The way a person obtains his or her living determines to what class he or she belongs; and all those who, by virtue of having no part in the ownership of the means of production, are compelled to sell their labour-power to obtain the means of sustenance are members of the working class.
By the same standards of judgment to which we have referred, personal worth is measured in monetary terms. Personal merits—physical, mental, or moral—even if they are not discounted, when viewed in the light of snob values, are of secondary importance. What is of primary importance is a person’s bank balance and social position: his qualifications are merely incidental; and this kind of evaluation is in complete accord with a social system in which inequalities are viewed as the eternal order of things.
Mean subservience to wealth and social position is characteristic of that kind of mentality we have been discussing. Those possessing this type of mind classify society according to income into a multitude of classes. They think that a worker earning £6 per week is twice as good as another earning £3, and the one receiving £3 is, in turn, thought to be better than one in receipt of 30s.
It is, however, gratifying to Socialists to notice signs of interest being displayed by black-coated workers in social problems, and that gradually their snobbish notions are being discarded. The black-coated worker is induced by the economic distress he sees around him and by the insecurity, from which he himself is not immune, to direct his attention to the necessity of creating a new social order.
The advancement of professional and clerical workers towards the adoption of Socialism as the remedy for social evils is proportionate to the retreat of snobbishness and ideas that obstruct such advancement. Economic conditions will result in the dissolution of the conceptions of class distinction and conceptions of “betters” and “inferiors.” Unemployment, insecurity, bad housing, and undernourishment, must inevitably disillusion, not only black-coated workers, but all sections of the working class. Having cast off their illusions, the majority of workers will begin to think on rational lines about their economic status. Then, and only then, will it become glaringly apparent to the working class that Socialism is the only solution to the evils that afflict it. The deep-rooted inferiority complex possessed by many workers regarding their social status will also disappear with the growth of their political understanding.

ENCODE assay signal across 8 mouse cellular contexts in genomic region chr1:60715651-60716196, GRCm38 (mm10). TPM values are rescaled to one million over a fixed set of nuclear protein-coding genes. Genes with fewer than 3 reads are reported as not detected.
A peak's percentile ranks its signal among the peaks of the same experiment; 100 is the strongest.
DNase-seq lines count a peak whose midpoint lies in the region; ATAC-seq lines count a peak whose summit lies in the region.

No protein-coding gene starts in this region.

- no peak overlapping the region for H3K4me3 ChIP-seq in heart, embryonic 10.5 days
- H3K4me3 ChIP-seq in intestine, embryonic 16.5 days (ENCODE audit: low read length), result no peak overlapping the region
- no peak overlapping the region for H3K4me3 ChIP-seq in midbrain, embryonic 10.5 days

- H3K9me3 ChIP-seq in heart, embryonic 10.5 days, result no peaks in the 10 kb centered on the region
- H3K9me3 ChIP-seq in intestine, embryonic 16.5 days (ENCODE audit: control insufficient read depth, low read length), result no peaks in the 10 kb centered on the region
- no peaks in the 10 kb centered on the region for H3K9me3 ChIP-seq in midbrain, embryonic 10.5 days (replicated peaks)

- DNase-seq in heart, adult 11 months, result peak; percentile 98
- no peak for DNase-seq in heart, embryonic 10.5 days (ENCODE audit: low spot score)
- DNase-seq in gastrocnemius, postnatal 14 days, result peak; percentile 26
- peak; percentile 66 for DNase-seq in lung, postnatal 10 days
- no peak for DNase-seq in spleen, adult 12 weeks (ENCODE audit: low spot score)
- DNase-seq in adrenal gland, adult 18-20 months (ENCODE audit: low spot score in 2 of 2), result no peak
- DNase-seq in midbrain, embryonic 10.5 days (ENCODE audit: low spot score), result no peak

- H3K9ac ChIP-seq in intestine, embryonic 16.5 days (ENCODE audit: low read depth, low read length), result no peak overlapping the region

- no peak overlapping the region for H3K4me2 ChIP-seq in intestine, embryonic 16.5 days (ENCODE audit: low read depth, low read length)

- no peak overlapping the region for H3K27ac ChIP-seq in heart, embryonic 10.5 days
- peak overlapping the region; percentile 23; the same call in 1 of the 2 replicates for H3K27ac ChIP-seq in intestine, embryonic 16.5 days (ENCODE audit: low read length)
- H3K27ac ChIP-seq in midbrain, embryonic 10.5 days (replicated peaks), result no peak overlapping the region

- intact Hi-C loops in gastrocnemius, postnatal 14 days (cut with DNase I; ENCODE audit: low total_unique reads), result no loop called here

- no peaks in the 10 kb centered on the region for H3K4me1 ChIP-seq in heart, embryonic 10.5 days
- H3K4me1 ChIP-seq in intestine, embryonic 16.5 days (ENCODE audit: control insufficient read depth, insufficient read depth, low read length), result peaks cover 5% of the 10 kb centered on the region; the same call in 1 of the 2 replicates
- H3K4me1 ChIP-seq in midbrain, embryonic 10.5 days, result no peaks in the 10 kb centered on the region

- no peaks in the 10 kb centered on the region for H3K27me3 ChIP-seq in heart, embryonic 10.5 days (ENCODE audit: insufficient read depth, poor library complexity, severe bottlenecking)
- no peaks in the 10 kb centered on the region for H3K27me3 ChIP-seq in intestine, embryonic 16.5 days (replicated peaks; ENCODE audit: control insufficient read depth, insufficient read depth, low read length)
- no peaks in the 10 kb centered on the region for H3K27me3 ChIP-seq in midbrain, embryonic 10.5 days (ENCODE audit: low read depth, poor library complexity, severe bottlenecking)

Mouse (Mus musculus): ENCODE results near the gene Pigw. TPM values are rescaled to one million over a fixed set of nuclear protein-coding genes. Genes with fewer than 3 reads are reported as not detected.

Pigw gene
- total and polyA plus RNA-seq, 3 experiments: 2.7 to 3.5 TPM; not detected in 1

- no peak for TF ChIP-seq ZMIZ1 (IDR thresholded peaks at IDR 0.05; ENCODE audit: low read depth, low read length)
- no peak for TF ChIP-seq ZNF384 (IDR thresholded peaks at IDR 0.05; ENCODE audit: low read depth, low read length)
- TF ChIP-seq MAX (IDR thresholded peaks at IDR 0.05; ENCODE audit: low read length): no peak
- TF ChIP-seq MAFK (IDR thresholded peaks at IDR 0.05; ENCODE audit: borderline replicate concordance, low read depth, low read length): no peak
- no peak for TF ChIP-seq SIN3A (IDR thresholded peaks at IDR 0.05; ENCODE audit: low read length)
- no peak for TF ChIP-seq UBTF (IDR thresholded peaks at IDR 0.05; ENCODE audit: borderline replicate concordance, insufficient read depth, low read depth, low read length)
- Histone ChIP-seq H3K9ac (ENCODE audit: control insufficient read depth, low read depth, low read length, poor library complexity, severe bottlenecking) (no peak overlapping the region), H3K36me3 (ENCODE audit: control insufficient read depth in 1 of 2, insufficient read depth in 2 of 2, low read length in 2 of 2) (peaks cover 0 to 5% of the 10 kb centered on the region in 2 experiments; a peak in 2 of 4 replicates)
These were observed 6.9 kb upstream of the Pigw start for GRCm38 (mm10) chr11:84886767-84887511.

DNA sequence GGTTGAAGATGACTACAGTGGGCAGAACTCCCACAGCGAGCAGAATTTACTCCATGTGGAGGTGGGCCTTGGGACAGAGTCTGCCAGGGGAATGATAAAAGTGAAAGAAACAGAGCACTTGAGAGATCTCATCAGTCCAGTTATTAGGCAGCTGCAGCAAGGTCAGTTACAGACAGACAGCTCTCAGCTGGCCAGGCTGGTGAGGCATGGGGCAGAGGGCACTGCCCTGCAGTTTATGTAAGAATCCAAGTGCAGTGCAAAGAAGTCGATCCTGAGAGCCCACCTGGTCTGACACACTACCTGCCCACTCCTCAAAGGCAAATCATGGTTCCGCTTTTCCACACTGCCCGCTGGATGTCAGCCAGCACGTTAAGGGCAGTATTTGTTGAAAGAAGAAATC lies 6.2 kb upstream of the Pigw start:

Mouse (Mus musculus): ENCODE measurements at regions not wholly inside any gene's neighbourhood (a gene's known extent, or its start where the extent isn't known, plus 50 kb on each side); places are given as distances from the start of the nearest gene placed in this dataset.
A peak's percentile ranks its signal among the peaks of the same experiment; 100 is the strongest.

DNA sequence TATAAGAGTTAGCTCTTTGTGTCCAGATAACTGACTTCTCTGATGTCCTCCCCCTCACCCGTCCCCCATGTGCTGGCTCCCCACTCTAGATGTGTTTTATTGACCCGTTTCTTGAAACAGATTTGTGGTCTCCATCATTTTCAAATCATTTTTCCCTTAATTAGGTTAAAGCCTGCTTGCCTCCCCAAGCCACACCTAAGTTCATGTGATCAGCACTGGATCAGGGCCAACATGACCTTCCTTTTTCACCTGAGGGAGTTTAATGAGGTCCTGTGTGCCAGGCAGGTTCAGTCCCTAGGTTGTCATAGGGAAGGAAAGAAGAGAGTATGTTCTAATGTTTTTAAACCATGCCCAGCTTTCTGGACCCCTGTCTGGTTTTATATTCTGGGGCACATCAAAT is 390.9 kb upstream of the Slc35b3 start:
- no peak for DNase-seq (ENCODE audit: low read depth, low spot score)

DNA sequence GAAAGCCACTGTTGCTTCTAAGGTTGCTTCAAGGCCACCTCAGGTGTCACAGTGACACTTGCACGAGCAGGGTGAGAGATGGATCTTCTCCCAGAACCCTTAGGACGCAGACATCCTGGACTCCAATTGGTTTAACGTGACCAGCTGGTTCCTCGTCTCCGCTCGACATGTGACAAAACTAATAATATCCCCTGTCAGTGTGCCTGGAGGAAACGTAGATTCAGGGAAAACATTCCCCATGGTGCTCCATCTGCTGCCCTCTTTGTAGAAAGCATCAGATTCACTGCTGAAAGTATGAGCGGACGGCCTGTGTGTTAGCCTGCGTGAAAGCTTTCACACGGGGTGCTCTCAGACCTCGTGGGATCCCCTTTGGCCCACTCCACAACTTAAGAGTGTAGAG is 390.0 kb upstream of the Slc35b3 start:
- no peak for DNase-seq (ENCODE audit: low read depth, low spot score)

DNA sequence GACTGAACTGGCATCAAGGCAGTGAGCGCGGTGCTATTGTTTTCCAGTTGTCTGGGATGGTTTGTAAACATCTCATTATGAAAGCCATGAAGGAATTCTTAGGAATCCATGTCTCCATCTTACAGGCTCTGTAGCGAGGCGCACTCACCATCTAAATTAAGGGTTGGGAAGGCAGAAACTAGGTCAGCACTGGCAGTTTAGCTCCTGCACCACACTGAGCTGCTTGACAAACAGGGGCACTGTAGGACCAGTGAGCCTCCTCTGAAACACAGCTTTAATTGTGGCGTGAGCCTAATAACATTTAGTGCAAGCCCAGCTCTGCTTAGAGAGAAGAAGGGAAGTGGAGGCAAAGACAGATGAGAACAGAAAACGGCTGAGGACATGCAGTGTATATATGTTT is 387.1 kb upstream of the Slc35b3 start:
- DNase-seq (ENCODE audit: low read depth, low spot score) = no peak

To impregnate the minds of the workers with Socialist ideas is to engender in them a detestation of boot-licking and cap-touching. The Socialist exhorts them to admire pride and independence, as qualities so necessary in the struggle for emancipation. Grovelling and lickspittling are vices to be abhorred by a class struggling to free itself from the fetters of wage-slavery. And it is because capitalists demand a degree of subservience from black-coated workers, who tend to be sensitive to the indignities and superciliousness they endure at the hands of their masters, that they will revolt against capitalism and seek an alternative.
V. J. Berry